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Time to Shed a Few: Excess pounds may increase your cancer risk

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We live in a society that values the lean body, yet our society is growing fatter. The Centers for Disease Control reports that the obesity rate is 20 percent or higher in all 50 states, with 12 states having rates of 30 percent or higher. Consider these statistics in America alone: 32 percent of men are obese, as well as 35 percent of women and 32 percent of children.

Why are we fat?

Obesity is not just an American problem. It is a worldwide epidemic. The key question is “Why is obesity such an increasing problem in developed countries?” Here are just a few reasons why:

  • We sit too much— most jobs require sitting at a computer. When we get home, we sit some more.
  • We have sedentary hobbies— we spend an average of 4.5 hours in front of the T.V., computer or video games in the evenings.
  • We go out to eat more than cooking at home— eating at home allows us to have better control of ingredients and portion sizes.
  • We have replaced walking with driving— Gone are the days when our feet were enough to get us where we needed to go. We rely on cars for almost all our transportation, and only 4 percent of the population does the recommended 30 minutes of exercise per day (Source: Huffington Post).

Obesity and cancer risk

Being obese is not just about how your body looks; being overweight affects overall health and puts you at higher risk for cancer. According to the UK’s medical journal called The Lancet, having a higher body mass index (BMI) makes you more at risk for cancers of the breast, ovary, uterus, gallbladder, kidney, liver, cervix, thyroid and colon as well as leukemia. How much BMI affects cancer risk varies by tumor type, but weight is the “heaviest” factor when it comes to cancer of the uterus. BBC News stated that carrying extra pounds increases your risk for uterine cancer by 62 percent, followed by gallbladder at 31 percent and kidney cancer at 25 percent.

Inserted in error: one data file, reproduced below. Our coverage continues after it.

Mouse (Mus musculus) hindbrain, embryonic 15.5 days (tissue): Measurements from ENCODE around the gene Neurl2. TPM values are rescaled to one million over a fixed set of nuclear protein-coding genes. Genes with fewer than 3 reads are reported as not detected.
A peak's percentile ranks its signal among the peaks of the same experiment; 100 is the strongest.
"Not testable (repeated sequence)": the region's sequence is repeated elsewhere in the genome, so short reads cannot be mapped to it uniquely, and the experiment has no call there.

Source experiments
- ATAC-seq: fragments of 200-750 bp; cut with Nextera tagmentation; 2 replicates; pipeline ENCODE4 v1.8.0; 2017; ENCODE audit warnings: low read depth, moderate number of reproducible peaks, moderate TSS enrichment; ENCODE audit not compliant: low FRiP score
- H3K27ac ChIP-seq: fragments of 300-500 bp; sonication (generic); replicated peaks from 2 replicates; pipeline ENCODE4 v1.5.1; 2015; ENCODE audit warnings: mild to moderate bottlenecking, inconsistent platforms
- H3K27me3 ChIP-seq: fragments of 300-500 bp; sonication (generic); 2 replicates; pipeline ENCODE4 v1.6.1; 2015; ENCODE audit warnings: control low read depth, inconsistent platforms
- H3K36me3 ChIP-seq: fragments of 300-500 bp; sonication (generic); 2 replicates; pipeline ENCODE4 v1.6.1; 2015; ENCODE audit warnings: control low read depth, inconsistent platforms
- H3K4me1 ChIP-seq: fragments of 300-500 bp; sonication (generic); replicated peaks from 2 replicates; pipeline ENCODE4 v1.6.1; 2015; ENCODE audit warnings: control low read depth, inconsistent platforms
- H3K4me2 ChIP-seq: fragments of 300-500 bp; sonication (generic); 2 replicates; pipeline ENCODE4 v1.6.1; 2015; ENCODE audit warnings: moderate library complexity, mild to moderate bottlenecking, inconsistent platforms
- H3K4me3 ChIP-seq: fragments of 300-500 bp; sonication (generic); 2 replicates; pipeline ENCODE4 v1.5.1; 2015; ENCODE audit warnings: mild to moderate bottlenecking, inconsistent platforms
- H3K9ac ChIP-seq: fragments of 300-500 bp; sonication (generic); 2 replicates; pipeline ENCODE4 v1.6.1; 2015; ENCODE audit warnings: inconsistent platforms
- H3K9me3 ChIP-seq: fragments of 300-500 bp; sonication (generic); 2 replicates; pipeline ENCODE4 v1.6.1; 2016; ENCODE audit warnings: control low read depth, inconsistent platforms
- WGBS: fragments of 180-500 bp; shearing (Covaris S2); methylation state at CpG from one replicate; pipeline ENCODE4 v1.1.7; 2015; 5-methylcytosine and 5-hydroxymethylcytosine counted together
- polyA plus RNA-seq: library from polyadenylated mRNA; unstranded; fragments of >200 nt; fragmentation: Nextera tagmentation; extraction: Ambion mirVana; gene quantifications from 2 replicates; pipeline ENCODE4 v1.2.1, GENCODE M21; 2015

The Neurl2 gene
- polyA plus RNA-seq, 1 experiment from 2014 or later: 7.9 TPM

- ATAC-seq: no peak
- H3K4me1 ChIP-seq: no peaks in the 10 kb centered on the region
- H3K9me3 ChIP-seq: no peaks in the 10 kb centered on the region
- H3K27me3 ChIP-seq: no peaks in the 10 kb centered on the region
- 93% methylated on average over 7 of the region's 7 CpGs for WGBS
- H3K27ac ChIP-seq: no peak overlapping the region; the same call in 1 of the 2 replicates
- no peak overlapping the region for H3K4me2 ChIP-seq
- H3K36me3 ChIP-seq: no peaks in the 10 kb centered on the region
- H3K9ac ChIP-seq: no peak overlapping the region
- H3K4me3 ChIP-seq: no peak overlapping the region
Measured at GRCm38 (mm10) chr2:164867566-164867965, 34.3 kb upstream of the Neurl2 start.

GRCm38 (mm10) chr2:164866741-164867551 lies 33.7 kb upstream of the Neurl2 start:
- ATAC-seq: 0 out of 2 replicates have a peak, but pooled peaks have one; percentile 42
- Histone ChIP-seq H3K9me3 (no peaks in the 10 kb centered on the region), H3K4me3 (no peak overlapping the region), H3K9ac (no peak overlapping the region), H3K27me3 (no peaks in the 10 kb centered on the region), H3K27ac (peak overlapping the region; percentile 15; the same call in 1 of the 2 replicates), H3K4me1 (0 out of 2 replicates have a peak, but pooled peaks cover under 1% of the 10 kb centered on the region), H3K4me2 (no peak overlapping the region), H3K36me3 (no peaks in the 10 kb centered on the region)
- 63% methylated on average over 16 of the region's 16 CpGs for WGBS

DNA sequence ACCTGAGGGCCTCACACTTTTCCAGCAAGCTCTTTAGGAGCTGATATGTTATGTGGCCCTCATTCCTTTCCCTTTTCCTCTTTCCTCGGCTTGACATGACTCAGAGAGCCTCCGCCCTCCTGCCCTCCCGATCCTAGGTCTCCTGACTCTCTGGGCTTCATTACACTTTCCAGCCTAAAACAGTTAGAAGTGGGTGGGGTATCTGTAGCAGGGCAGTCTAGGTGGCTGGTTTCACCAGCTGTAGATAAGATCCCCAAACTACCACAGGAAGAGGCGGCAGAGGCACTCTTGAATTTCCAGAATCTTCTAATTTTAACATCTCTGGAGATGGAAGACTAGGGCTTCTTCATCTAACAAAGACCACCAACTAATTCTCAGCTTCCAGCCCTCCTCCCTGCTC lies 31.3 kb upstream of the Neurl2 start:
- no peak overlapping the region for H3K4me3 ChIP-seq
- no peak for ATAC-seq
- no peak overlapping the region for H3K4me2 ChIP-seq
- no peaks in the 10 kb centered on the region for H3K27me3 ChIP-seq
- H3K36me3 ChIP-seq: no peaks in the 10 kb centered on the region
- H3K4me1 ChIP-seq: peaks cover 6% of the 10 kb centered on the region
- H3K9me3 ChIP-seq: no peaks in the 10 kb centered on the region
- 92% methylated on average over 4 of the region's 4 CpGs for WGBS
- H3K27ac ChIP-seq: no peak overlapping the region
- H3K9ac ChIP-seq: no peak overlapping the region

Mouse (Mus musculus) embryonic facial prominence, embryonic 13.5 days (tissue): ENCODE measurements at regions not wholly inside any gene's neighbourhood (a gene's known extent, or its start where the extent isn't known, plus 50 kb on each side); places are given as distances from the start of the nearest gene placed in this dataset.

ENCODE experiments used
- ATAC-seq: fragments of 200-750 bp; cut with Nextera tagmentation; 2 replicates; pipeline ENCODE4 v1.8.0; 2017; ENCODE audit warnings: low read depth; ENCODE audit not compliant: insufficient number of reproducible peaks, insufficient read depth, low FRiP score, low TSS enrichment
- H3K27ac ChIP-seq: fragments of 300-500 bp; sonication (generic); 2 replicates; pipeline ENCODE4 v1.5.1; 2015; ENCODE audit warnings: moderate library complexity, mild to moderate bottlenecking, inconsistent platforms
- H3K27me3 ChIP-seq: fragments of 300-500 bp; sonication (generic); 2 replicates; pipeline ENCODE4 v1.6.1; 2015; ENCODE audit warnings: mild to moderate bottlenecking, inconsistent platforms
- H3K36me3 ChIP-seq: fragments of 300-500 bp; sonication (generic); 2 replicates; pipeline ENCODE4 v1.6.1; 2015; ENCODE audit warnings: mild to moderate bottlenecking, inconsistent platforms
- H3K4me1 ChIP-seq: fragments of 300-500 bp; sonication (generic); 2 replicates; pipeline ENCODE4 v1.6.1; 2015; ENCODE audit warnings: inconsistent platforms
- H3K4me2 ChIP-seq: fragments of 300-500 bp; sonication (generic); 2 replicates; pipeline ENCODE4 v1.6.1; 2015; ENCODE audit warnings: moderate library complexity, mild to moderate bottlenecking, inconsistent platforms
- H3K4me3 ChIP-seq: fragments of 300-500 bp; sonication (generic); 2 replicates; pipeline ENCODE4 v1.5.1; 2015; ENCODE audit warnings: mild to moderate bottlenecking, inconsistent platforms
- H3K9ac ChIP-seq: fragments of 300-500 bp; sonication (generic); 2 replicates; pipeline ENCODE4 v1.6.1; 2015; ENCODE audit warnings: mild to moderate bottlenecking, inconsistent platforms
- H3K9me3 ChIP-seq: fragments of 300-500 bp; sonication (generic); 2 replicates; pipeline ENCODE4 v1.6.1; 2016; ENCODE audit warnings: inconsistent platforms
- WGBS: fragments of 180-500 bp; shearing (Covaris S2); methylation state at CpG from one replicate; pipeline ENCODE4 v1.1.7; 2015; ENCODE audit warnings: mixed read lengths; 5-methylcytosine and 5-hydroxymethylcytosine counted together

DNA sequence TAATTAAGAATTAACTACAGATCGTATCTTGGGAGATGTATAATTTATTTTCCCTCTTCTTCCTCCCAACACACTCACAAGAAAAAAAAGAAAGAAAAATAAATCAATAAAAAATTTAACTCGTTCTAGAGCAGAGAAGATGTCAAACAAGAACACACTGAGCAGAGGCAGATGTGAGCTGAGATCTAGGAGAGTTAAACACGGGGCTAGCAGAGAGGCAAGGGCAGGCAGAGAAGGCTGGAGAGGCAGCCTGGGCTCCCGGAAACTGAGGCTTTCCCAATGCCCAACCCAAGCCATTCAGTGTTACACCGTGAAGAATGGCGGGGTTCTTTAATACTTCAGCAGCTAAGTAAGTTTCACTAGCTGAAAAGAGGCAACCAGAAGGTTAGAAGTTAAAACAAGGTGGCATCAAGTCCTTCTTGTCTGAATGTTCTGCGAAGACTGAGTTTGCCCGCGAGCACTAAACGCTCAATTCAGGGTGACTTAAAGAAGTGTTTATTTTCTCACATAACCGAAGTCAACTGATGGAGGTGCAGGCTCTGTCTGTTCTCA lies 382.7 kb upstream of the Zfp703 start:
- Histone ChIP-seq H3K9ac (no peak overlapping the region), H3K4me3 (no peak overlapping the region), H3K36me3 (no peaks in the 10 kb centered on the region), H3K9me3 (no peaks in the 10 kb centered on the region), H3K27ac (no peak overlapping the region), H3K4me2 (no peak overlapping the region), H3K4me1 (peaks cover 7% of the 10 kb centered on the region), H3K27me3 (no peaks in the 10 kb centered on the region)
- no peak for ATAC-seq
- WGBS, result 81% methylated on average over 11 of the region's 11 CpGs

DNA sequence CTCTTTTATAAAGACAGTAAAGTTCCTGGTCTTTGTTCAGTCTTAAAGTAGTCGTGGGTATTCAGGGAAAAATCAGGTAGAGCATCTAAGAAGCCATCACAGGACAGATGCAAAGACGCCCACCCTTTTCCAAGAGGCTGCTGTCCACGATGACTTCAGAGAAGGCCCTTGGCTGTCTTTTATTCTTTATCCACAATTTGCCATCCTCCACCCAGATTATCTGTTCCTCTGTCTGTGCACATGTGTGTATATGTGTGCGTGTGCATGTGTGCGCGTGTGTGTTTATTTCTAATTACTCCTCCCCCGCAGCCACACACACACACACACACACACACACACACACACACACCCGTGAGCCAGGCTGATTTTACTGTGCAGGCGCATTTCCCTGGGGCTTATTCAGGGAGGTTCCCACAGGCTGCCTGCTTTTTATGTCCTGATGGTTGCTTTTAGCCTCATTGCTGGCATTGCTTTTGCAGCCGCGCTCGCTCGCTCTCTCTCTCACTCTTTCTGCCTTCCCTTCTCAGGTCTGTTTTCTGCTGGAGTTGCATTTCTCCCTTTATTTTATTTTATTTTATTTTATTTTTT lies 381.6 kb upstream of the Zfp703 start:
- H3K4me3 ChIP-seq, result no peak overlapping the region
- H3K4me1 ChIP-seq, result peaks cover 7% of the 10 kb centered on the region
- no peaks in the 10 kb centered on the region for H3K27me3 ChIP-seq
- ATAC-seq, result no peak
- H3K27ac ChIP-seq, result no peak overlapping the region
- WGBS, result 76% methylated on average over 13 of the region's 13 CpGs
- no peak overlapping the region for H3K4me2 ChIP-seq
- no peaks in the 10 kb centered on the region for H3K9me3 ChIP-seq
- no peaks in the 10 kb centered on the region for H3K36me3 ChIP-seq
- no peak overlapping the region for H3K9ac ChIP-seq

How heavy is too heavy?

Researchers found that every 28 to 35 additional pounds was clearly linked with an increased risk for uterine, gallbladder and kidney cancer as well as cervical and thyroid cancer and leukemia. Overweight individuals are also at a slightly increased risk for developing prostate cancer and premenopausal breast cancer.

What is the answer to obesity?

One good way to cure the obesity problem is with our fork. Our busy society relies on fast food, processed food and prepared food that is high in fat and poor in nutrition. Tam Fry of the National Obesity Forum said, “We have to ditch this love-in with the food industry and start penalizing those who continue to make unhealthy choices. We are now starting to reap the rewards of decades of food interaction and unwillingness to do anything about obesity and its consequences” (Source: Red Orbit).

Our society needs a wake-up call, and sadly it might take an increase in disease and illness for us to realize what we are doing to ourselves. If you want help managing your weight, make an appointment with your doctor to discuss effective ways to lose excess pounds and adopt a healthier lifestyle so you can maintain your weight. You may be adding years to your life!

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posted on October 8, 2014 in news